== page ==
“La Voix Humaine is one of the hardest tests for a soprano and in this new production Claire Booth makes it wholly unforgettable… with Booth’s expressiveness so intense, the colours of the voice so beautiful, this doesn’t feel virtual but all too real”

The Guardian

“Booth is an intensely watchable performer, responsible for translating so many contemporary works into emotional language an audience can understand. Here she tackled Haas’ extreme vocal writing with complete conviction”

The Arts Desk

“Claire Booth was a polished Rosina, singing immaculately with florid vibrato and a feminine guile. Booth deserved credit for performing more of the evening dressed in her underwear than as a wealthy heiress…“


“An epoch-making performance – her force blazes with energy and subsides with exhausted despair. It’s a real tour de force. She has done nothing finer.”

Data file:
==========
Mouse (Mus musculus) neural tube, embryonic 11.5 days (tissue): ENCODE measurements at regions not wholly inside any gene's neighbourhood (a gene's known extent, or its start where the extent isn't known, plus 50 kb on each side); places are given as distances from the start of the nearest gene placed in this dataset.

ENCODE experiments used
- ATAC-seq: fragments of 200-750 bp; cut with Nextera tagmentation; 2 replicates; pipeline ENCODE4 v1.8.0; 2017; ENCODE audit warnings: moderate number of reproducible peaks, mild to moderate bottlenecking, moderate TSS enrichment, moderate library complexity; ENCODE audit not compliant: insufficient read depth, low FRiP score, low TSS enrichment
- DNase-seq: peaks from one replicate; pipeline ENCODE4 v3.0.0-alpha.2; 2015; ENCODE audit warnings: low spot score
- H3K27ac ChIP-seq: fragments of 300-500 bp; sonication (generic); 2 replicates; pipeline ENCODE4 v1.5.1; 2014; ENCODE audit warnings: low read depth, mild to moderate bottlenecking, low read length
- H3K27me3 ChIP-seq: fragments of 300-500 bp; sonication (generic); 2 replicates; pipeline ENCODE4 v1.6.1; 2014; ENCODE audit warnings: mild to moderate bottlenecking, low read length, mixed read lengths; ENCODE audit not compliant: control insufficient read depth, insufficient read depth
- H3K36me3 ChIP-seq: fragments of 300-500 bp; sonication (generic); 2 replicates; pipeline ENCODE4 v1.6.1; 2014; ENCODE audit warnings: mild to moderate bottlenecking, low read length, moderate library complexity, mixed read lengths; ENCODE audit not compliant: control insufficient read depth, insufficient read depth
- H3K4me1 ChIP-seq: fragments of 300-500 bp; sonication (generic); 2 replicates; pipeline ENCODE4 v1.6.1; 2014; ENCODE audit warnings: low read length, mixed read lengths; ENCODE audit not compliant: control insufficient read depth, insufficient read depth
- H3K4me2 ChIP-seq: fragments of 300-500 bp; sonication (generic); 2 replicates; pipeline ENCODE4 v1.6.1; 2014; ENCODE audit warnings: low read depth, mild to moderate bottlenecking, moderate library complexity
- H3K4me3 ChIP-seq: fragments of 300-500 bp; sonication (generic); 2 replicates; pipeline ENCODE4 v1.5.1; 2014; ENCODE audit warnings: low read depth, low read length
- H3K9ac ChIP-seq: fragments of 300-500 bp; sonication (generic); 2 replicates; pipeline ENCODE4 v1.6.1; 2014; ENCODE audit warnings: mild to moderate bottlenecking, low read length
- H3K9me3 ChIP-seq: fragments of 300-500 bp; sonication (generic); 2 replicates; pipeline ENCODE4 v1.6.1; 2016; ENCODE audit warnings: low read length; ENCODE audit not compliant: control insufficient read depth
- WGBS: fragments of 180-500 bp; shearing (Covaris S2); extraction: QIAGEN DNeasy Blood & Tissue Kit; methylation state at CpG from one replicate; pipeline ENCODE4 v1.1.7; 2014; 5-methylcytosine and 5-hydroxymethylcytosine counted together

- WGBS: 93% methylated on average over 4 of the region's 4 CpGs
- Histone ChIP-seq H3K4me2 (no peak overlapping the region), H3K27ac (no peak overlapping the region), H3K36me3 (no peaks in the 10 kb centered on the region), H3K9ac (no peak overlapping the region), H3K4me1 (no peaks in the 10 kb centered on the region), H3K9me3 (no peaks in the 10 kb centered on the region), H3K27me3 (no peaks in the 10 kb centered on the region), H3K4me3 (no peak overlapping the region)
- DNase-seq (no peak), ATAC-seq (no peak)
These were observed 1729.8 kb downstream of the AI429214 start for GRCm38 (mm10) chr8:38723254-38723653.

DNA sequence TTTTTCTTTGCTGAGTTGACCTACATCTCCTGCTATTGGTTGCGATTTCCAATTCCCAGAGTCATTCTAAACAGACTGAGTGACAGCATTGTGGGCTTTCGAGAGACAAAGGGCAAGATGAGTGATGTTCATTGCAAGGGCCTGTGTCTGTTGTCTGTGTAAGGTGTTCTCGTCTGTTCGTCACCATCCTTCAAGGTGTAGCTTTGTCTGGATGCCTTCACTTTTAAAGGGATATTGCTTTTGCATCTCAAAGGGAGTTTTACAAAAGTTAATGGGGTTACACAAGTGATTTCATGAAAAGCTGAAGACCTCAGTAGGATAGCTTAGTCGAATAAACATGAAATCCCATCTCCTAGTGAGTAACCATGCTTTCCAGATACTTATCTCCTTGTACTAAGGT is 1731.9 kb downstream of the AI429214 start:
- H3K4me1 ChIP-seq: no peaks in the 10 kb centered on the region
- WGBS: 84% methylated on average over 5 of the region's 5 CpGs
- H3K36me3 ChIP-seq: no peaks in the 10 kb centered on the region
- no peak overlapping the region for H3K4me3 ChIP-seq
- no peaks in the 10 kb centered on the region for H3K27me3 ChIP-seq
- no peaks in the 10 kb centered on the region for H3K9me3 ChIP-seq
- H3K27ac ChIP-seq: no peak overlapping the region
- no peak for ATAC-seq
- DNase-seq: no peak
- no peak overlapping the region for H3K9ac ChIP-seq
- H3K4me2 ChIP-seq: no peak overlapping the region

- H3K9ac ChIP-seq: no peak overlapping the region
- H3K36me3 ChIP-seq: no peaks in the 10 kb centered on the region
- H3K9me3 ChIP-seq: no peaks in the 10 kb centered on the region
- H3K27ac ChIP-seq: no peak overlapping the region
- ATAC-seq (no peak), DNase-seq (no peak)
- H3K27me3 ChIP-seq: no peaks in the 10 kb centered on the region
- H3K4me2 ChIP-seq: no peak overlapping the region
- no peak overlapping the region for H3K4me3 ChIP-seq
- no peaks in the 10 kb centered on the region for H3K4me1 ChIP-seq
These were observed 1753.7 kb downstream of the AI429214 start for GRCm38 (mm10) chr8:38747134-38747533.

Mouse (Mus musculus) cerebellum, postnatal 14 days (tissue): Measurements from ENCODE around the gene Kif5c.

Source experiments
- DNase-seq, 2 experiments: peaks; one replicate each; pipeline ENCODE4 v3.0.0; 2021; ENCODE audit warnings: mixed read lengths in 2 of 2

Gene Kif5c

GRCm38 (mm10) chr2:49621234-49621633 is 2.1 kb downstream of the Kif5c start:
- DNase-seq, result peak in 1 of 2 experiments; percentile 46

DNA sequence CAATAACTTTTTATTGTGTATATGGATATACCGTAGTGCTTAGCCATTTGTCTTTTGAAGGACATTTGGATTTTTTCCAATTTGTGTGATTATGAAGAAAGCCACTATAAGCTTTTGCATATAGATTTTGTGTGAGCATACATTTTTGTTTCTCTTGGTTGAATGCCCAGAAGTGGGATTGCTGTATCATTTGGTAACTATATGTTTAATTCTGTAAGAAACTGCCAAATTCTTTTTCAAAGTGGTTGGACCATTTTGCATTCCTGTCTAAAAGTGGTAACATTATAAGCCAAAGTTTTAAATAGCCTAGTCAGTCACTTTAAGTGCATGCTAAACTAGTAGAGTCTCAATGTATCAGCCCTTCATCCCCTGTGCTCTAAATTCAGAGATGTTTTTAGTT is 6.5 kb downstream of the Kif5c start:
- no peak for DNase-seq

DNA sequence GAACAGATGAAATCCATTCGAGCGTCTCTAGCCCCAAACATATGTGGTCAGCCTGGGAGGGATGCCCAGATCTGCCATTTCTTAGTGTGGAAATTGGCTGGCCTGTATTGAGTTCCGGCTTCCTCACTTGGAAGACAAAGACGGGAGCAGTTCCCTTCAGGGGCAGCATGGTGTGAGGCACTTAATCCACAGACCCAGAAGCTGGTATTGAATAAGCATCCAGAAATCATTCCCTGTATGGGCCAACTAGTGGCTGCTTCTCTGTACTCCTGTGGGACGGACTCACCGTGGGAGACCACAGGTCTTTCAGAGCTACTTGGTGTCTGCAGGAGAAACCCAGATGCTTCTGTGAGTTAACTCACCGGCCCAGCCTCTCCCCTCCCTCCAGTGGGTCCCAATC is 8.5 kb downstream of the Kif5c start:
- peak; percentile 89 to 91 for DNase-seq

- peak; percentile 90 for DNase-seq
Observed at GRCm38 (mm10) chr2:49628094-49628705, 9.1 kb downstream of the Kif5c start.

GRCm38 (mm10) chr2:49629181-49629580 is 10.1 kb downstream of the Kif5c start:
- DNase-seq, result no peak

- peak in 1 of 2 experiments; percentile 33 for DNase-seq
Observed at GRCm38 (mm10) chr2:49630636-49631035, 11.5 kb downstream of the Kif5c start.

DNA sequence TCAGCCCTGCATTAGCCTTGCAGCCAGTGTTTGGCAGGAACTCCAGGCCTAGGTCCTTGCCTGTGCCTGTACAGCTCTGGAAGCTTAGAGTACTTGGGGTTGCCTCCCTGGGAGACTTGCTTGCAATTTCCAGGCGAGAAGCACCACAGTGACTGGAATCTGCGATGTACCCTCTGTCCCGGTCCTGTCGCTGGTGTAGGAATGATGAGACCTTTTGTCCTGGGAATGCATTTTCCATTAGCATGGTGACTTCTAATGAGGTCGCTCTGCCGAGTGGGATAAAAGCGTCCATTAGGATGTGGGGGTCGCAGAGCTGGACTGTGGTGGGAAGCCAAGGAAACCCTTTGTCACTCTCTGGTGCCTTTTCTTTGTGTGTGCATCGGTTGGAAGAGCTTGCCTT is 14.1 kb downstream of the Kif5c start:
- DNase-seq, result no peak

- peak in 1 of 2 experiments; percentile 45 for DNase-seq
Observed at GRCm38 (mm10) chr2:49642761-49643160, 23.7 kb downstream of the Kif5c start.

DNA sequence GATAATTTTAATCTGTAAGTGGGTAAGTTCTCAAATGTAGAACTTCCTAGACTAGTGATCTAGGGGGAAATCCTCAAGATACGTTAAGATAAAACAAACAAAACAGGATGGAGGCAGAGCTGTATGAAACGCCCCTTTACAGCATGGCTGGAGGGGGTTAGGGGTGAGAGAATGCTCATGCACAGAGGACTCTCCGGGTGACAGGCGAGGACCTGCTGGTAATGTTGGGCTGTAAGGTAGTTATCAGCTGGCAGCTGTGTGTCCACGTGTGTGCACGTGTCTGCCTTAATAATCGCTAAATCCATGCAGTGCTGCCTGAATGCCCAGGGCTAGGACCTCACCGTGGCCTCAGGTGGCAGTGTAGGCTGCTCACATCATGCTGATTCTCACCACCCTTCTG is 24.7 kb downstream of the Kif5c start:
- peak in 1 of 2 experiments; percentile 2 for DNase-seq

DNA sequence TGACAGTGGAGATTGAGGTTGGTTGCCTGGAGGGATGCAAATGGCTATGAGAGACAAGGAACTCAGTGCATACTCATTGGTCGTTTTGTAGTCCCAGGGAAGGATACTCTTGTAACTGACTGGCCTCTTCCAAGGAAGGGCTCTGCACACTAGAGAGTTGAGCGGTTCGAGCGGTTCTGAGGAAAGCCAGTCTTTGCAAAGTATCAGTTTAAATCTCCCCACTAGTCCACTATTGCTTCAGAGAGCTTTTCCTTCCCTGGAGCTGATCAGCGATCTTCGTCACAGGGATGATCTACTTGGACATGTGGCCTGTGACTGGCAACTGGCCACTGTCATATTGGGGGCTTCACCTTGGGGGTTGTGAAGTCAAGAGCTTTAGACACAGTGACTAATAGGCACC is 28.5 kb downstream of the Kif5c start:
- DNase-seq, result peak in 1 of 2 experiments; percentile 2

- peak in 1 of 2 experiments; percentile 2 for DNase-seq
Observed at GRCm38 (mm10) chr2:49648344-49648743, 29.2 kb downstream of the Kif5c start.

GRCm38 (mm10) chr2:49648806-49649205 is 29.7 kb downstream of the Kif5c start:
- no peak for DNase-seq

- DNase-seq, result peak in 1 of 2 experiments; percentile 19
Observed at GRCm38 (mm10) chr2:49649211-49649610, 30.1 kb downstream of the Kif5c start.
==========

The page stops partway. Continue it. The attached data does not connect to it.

The Guardian

“Claire Booth heads up a fabulous cast with a knockout performance in the title role. Her voice is well suited to choppy writing, but her command of the role’s irrepressible passion exceeds even high expectations, and the scene in which she reflects on having found a true mate is almost unbearably moving.”

The Guardian

“Booth and Glynn are certainly on fire here… Booth goes all out to capture the yearnings and frustrations of (Haugtussa) with a wholly contemporary lack of inhibition… this new recital, strongly recommended, contributes greatly to the catalogue.”